Call for Papers: “Smart Growth Strategies for U.S. Metropolitan History”
For SUSTAINABLE CITIES?
Fifth Biennial Urban History Association Conference
Las Vegas, Nevada
October 20-23, 2010
The historiography of American metropolitan areas has in important respects replicated the developmental trajectory of its subject matter. With the growth of the New Suburban History, the field has sprawled, with new nodes and growth centers of scholarship highlighting the diversity of suburban communities and their complex economic, political, and social histories and decentering large cities. At this point it is worth asking whether, like historical suburbs, these histories are supporting fragmentation and whether the recognition of so many particular suburban histories may threaten to overwhelm our ability to grasp or preserve connections between places in metropolitan systems of economy, culture, or politics. This panel will take its cue from New Regionalist and Regional Equity discussions in the social sciences to assess the prospects of a smarter, more sustainable, and more integrated way of thinking about metropolitan places in historical perspective. Acting as historians we may pursue “smart growth” in our fields by strategically adopting a metropolitan or regional framing for our studies. We may enrich both urban and suburban studies by understanding the connections between these fields as parts of regional or metropolitan systems. And, like advocates of mixed-use development as an antidote to thoughtless sprawl, we may in scholarly practice benefit from the densification or juxtaposition of methods, theories, and approaches that integrate analyses from multiple disciplines into historical research.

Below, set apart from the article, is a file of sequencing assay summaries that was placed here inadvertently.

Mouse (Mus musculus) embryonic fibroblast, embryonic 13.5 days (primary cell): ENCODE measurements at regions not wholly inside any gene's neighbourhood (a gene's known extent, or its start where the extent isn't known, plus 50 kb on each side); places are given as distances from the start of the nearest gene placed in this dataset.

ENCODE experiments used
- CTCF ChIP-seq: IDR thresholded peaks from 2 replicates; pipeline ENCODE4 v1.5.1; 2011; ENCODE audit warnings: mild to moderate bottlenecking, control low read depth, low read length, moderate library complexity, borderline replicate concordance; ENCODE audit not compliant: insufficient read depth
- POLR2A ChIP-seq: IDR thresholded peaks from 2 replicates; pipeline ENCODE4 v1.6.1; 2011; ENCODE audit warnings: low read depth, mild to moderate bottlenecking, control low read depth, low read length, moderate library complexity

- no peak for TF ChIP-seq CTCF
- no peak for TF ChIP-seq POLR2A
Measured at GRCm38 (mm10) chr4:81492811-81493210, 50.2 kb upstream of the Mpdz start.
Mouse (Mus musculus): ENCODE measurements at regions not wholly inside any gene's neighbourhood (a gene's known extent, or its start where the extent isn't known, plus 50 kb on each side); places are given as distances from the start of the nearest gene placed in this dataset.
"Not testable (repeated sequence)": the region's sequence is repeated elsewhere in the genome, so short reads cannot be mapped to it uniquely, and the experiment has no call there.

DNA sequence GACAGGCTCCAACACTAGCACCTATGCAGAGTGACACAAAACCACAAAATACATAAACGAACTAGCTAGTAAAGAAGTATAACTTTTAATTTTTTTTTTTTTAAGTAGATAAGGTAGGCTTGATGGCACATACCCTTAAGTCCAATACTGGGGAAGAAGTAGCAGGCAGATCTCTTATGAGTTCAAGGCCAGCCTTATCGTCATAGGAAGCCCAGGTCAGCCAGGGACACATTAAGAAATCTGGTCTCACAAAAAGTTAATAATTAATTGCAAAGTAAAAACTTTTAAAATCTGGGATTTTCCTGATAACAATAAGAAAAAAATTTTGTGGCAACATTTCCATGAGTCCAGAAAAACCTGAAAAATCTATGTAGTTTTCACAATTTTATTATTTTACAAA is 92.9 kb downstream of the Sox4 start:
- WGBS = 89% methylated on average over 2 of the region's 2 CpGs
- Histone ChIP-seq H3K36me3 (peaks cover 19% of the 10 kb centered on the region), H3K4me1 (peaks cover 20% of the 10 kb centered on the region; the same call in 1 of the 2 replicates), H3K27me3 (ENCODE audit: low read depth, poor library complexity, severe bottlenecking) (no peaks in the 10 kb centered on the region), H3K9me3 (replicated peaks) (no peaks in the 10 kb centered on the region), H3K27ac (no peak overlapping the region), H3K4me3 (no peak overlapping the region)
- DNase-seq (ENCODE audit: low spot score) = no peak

This panel seeks papers that:
• systematically analyze the connections between different metropolitan spaces and/or dynamics operating on metropolitan scales that have affected the development of local places.
• Assess metropolitan movements for environmental protection, equity, and sustainability in historical perspective, highlighting the relationships between local interests and broader scales of organization, action, and analysis.
• Apply the methods, theories, and practices of scholars in other metropolitan-oriented fields to historical research.
• Map synthetic approaches to the New Suburban History, urban history, or other spatial framings of metropolitan places in history
• Assess social formations (race, ethnicity, gender, class, sexuality) in a purposefully metropolitan framework.
• Evaluate the construction of metropolitan/regional identity or the tension between local and regional senses of place.
Please send contact information and one-page abstract of paper or presentation to firstname.lastname@example.org by January 1, 2010. Included panelists will be notified by email.
School of Urban and Public Affairs
601 S. Nedderman Dr. Box 19419
Arlington, TX 76019-0419
ph: (817)272-3130 Email: email@example.com
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